“That gets us excited for next season because we have a great team, a fast car and now we have a better handle on the new Chevrolet Camaro body. We are going into next season all together and we don’t have to adjust much. We can roll into next season with some momentum and consistency.”

As for Brittany, she noted: “Looking into the 2017 NHRA season, I am most excited to see how much our team will advance in comparison to previous years. I always set goals and push to improve each year and looking back on an impressive season I’m confident we will go further next season. We plan to win more races and go after that championship.”

Brittany Force ultimately won not just her first career race last season, but added two other victories as well. You can almost immediately tell the difference in her confidence going forward.

“I am more confident in myself and my team that nothing is out of our reach,” she said. “We will push harder and push for more because we all want that number 1 on the side of our car.”

As for 2017 goals, Courtney Force says she wants to qualify again for the NHRA’s six-race Countdown to the Championship playoff, to win the U.S. Nationals for the first time, and of course, to win the overall Funny Car championship – even if it means beating out dear old dad.

“I feel like we have a team over here that could really take that dream home,” she said.

Not surprisingly, Brittany’s goals are similar.

“I plan to improve in areas that I struggle with as a driver,” she said. “I want to finish this next season a step ahead of where I am now. As a team, our goals are to win more races and go after that championship title.”

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Keating stripped of Le Mans GTE-Am win; No. 68 Ganassi entry also disqualified

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FIA stewards announced Monday that two Ford GT entries have been disqualified from this year’s 24 Hours of Le Mans, including the GTE-Am class-winning No. 85 entry from privateer Keating Motorsports.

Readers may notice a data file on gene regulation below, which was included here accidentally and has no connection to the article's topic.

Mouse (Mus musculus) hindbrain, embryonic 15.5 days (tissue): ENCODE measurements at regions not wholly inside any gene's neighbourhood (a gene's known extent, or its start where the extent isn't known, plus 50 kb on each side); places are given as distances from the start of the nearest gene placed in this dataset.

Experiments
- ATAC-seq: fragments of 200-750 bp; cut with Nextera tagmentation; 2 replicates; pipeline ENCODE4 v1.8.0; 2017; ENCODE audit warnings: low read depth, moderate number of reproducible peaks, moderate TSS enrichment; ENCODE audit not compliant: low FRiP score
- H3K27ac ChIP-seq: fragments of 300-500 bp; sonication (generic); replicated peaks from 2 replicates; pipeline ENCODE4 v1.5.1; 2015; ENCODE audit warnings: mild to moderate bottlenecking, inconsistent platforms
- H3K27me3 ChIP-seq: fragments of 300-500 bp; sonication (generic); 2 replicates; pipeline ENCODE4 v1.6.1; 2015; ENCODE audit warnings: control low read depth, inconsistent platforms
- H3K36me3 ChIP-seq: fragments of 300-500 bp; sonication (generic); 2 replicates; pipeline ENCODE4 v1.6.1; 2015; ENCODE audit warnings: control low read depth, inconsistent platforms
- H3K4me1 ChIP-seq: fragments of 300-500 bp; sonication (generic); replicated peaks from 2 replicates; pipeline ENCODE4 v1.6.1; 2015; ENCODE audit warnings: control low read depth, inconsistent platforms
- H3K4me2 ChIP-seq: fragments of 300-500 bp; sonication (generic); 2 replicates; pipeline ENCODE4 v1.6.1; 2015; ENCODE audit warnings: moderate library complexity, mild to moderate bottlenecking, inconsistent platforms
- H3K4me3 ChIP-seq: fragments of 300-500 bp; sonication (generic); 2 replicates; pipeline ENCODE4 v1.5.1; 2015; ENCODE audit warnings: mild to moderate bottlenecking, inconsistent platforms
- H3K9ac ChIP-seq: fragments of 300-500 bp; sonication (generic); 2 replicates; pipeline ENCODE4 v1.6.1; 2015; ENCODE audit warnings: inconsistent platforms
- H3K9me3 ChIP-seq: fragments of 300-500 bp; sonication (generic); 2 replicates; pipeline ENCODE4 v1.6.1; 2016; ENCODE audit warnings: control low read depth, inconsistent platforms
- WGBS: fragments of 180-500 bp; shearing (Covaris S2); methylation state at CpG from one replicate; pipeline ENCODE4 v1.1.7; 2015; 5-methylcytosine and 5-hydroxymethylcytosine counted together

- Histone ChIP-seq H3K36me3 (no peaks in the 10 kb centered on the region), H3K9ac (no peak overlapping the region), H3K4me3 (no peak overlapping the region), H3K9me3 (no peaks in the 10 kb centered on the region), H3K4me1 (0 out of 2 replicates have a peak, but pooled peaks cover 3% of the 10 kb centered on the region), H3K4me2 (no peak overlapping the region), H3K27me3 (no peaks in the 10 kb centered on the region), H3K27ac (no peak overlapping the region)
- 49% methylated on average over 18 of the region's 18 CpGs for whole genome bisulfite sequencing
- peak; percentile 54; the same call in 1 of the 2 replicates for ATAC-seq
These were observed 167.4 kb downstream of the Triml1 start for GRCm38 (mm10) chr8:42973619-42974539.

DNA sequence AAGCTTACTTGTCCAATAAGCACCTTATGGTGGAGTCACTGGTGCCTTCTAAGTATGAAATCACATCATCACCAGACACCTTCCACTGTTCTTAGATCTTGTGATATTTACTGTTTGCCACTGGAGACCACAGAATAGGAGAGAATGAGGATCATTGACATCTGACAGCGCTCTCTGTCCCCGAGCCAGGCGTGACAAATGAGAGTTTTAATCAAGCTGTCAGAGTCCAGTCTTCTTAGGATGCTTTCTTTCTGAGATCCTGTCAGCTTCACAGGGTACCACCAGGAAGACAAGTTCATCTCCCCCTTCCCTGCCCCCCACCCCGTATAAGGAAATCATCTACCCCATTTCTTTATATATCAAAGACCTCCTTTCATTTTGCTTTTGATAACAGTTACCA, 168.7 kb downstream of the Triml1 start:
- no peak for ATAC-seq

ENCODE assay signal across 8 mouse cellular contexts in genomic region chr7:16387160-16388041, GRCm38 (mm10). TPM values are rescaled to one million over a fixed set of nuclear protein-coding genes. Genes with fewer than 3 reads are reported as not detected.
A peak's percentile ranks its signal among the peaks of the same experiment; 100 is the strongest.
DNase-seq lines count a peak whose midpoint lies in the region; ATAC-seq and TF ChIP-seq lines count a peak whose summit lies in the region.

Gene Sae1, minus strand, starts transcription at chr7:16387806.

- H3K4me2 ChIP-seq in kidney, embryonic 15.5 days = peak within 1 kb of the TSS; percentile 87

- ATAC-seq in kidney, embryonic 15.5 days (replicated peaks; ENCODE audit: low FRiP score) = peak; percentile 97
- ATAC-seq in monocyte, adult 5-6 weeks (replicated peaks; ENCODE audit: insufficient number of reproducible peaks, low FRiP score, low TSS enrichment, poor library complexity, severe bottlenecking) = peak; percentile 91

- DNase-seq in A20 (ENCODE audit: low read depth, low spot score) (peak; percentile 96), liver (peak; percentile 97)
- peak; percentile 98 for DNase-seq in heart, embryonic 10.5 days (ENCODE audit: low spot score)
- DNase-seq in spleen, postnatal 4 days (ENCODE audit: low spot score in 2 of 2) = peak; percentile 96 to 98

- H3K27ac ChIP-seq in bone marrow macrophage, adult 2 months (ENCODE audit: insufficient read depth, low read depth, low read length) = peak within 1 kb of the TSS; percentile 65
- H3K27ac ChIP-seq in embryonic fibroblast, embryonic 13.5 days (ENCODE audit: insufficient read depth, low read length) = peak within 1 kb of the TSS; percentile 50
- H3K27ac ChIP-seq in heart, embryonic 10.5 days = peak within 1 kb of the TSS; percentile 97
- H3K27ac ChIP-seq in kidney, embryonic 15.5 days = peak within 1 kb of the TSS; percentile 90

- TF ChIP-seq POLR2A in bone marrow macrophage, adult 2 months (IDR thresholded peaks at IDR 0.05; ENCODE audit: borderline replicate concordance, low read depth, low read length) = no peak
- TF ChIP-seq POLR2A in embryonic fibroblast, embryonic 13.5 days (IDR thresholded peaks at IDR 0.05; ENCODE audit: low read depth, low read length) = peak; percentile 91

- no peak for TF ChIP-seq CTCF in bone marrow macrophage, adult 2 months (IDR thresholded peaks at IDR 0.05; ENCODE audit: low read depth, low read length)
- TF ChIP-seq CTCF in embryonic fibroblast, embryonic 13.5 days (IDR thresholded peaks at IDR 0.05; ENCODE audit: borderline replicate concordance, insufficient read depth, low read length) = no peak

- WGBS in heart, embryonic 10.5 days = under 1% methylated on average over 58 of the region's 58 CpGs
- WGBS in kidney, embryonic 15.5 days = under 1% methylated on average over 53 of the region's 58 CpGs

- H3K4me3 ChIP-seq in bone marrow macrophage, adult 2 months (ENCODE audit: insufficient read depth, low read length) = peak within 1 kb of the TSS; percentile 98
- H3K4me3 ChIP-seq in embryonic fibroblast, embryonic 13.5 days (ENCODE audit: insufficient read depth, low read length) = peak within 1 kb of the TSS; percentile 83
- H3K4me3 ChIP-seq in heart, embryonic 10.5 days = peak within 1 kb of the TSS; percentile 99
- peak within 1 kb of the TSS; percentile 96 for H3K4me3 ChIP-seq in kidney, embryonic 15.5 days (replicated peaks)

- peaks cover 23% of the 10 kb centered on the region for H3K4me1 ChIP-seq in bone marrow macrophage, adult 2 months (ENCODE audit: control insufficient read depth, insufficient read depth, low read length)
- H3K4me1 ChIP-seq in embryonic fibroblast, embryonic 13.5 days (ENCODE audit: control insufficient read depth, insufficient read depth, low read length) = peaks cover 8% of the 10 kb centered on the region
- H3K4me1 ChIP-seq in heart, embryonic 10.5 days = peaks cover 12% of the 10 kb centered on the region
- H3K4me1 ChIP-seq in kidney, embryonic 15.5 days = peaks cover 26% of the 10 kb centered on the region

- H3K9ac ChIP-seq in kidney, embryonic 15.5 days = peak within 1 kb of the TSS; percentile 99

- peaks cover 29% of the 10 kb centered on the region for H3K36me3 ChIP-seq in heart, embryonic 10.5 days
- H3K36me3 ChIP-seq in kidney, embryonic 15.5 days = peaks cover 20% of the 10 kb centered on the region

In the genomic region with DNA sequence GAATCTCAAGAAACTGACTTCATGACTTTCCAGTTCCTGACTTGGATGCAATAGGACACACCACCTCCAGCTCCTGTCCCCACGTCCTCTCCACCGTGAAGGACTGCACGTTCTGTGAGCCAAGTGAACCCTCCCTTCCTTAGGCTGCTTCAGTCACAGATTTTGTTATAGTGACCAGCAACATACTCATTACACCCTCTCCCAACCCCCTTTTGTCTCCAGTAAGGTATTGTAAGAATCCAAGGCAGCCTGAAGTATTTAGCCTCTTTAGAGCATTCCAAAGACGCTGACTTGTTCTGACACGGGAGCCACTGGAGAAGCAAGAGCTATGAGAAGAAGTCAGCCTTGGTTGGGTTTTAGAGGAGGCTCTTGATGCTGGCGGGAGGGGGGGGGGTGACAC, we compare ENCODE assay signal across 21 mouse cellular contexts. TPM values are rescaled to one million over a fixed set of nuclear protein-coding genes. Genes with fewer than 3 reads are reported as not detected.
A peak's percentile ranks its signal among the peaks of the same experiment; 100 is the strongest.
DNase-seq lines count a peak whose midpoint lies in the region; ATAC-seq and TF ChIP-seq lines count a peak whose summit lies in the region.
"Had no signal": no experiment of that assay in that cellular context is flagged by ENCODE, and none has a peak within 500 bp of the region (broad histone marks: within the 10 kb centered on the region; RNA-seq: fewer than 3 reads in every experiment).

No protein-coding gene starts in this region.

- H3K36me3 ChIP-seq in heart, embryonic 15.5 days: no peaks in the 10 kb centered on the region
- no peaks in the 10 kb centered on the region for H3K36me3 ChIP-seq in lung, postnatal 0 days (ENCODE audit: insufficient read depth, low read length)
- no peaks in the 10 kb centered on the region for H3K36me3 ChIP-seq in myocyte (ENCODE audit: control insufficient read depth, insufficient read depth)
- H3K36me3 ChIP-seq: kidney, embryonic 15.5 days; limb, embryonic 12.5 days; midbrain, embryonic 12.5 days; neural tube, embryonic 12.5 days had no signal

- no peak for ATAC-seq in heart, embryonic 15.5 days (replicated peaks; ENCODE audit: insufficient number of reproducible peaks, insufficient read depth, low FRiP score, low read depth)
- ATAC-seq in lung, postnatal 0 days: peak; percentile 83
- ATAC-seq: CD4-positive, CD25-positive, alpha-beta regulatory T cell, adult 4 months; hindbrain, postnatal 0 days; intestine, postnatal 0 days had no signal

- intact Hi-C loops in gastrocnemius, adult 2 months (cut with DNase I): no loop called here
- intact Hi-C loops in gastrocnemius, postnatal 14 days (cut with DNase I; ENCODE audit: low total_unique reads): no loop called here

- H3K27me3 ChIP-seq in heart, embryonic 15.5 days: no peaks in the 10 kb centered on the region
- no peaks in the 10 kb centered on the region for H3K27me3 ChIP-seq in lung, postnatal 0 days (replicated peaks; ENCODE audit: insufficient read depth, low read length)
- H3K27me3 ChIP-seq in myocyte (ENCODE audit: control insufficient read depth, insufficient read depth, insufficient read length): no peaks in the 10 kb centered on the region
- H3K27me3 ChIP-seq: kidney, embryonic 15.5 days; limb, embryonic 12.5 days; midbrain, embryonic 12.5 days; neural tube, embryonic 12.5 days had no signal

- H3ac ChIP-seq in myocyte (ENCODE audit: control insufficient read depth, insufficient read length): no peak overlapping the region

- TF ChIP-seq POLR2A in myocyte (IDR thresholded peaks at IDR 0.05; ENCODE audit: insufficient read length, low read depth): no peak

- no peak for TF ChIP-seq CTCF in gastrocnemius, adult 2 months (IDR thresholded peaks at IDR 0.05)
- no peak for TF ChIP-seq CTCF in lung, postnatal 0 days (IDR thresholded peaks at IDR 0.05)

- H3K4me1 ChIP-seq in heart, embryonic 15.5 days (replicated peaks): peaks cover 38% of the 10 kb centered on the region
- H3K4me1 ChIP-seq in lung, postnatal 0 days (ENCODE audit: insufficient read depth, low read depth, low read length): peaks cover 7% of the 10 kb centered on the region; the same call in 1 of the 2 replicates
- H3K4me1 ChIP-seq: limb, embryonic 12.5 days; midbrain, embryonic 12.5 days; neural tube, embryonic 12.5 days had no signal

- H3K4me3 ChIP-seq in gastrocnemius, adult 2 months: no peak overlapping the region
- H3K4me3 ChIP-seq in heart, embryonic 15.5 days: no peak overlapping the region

Also DQ’d was the factory No. 68 Chip Ganassi Racing entry of Joey Hand, Dirk Mueller and Sebastien Bourdais, which initially finished fourth in the GTE-Pro class.

Both entries were found in violation of fuel capacity regulations, with the No. 85 entry also failing to meet the minimum refueling time during pit stops.

The refueling system on the No. 85 entry, driven by Ben Keating, Jeroen Bleekemolen and Felipe Fraga, measured a time of 44.4 seconds during a stop, just shy of the minimum required time of 45 seconds.

As a result, the team was initially issued a 55.2-second post-race penalty by officials, which elevated the No. 56 Team Project 1 Porsche 911 RSR of Joerg Bergmeister, Patrick Lindsey, and Egidio Perfetti to the class win.

The time penalty was calculated by the difference in the refueling time (0.6 seconds) multiplied by the amount of pit stops made by the team (23), then multiplied by four.

The No. 85 entry was set to finish second in class, but then received an outright DQ after its fuel capacity was also revealed to be 0.1 liters above the maximum permitted capacity of 96 liters.

As for Ganassi’s No. 68 entry, it was found to have a fuel capacity of 97.83 liters, which is above the maximum allowed capacity of 97 liters for the GTE-Pro Fords.

The No. 67 Ford of Andy Priaulx, Harry Tincknell, and Jonathan Bomarito subsequently moves up to fourth, and the No. 69 Ford of Scott Dixon, Ryan Briscoe and Richard Westbrook moves up to fifth.